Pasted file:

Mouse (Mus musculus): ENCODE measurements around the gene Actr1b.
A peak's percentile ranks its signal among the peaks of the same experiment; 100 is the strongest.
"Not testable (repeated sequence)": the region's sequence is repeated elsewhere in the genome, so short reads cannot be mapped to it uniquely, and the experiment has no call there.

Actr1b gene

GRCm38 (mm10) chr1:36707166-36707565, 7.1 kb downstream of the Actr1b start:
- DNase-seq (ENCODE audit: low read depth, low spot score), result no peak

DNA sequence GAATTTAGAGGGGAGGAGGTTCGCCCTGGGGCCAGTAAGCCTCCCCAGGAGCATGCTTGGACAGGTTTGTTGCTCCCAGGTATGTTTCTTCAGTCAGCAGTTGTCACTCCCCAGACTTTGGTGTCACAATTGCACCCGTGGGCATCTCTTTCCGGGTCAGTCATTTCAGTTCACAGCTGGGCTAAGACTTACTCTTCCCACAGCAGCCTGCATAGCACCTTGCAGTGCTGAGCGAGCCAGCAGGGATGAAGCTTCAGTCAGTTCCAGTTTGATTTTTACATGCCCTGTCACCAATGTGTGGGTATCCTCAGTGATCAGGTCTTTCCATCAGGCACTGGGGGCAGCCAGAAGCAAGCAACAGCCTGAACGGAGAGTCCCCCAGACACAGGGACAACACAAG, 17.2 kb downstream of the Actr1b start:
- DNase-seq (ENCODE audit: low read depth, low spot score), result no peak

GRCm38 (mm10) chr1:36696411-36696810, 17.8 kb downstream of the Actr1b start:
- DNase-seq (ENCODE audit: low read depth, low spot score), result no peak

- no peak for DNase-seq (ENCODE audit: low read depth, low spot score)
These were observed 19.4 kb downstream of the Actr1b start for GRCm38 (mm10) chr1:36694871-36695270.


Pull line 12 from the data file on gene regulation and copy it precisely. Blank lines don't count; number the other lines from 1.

These were observed 19.4 kb downstream of the Actr1b start for GRCm38 (mm10) chr1:36694871-36695270.